My working rule of thumb when it comes to me, when it comes to my interactions with my gods, and when it comes to consent is: does Their disregarding of my will serve to better me as a person, not just in Their terms, but in my own? Because, They are Powers, They are Gods, and it is possible that They know better than me. The reason They even get this leeway is because They have already proven that They are trustworthy. This is key, this is something that you only get through experience, and this is something we need to maybe talk about more. The Powers are not trustworthy just because of whatever name we call Them by. Odin and Poseidon are allowed to have the ultimate say about things in my life because I trust that They will not abuse that power, and I trust that They will not abuse that power because so far They never have. There is an underlying choice every day, and really with every situation that ever comes up, to grant consent to give up my consent, and it’s understood that this is a daily, sometimes hourly choice on my part that I could revoke at any time. If you are starting out with trust non-existent because there hasn’t been time yet to build it, or because it’s been broken, you are not obligated to continue contact. You are not obligated to not fight for your right to be treated in a particular way. You are not obligated to be a doormat, or a punching bag.
We are obligated, though, to know how far we’re willing to be pushed – because for all that They are sophisticated, powerful beings, They are not human. They’re not even mortal. They do have experience with humanity, so They may have some idea of what we can withstand, but They are also not you, and you ultimately are responsible for knowing your boundaries, your mind, your will, and your limitations. Which a lot of us don’t know right out the gate, and it can be messy – so it’s important to know how messy is too messy. Poseidon in particular has always stressed that I am carrying o/Our relationship in this world, and so this world parts are my responsibility. We’re not equal by any means, but we have equal say in our relationship, and that’s true of me with Pops as well, and I think it’s necessary – at least, unless giving up that equal say is part of your path, but that goes back to consent and the ability to say no, and to have our saying no seen as a respectable choice of will, of agency.
What of the lore? How do we reconcile the Odin so many of us experience – shaman, healer, vested interest in humanity in general and various people in particular – with Odin of the lore who abandons His own, embodies horrid, misogynistic tendencies, and is deplorable at times? How do we reconcile any number of the gods with Their various rape stories, while striving to shake off the rape culture from our polytheistic culture? My advice: drop the lore.
When Poseidon first showed up, I was 16 and I was not interested at all in Hellenic anything. The only thing I knew about Him beyond His being a sea god, were the rape stories. Medusa. Demeter. There are others. I was a broken thing, stretched to my limits and beyond, half-mad and ready to walk out into the water and just be done with it all. He was gentle and kind and, most importantly, He set me free. He gave me hope, He showed me love. He offered me a way to keep living, and He promised nourishment. I was not a polytheist when He showed up; I wouldn’t be for another year or so, but He stayed with me anyway, and He was good. He was gentle and He was patient and He was kind. I was never, ever afraid of Him. I’ve never been afraid of Him, not in a mortal way. In holy Awe of Him, yes, but that’s expected.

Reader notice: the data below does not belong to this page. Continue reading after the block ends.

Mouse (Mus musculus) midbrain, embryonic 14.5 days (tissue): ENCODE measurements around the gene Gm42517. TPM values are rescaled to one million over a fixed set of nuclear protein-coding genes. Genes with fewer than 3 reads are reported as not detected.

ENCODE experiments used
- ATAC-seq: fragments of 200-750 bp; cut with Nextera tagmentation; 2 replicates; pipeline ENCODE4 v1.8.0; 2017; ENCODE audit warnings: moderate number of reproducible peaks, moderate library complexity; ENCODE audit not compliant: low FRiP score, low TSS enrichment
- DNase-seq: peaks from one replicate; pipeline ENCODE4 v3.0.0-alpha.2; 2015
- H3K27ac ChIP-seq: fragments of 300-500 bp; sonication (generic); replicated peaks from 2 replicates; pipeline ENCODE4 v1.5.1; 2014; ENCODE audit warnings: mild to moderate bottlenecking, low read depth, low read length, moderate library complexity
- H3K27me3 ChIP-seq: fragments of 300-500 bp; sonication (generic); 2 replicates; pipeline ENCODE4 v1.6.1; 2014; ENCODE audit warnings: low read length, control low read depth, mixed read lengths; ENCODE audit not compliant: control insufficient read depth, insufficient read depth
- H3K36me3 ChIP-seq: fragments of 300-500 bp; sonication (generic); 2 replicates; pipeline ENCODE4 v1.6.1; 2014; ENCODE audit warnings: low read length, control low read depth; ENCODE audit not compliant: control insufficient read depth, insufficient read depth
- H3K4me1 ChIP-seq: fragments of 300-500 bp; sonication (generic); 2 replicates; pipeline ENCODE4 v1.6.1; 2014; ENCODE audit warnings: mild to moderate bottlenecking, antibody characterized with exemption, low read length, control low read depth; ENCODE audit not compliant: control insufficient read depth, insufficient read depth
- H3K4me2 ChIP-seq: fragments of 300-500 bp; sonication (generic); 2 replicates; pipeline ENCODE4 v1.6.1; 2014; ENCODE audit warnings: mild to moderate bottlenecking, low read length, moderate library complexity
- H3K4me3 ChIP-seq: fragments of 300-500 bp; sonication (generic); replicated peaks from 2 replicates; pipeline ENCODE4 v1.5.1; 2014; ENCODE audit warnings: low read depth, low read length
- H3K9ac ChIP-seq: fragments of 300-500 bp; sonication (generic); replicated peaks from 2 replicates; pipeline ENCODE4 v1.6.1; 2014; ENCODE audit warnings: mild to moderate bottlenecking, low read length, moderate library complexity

I refused to study any of the Hellenic source material until after o/Our relationship was on firm footing. (Really, I didn’t study any of the Hellenic stuff until I’d started studying the Heathen stuff, and Poseidon decided it was time). I purposefully did not study it because I did not want it coloring our relationship. They said He was a rapist. That wasn’t part of how I knew Him, and I wanted to know Him on His own merits.
The stories are written by people. They were written with agendas beyond telling a history of our gods – as if we have access to Their history, as if we can ever know Them beyond what They are willing to share with us. They have limitations to their usefulness. They are not scripture. They are not gospel. We are not a people of a book, and we need to stop acting like we are. If the lore does not line up with what you are experiencing with a god or a power, ditch the lore. The yard stick needs to be: is the Power helping you become a better person as you define it. The experience need not make you feel happy (doing things that make you happy does not always make you feel happy, as Gretchen Ruben says). If the lore is not a useful tool for you, get rid of it. If you don’t want to drop it, then for the love all that is holy, apply context. Commit to a critical reading of it, and never forget that it was never meant to be gospel, that – especially within the Heathen lore – many of the writers had agendas that had nothing to do with respect for our gods, and that some of them really, really had a hate on for some of the Gods. (I’m looking at you, Saxo.)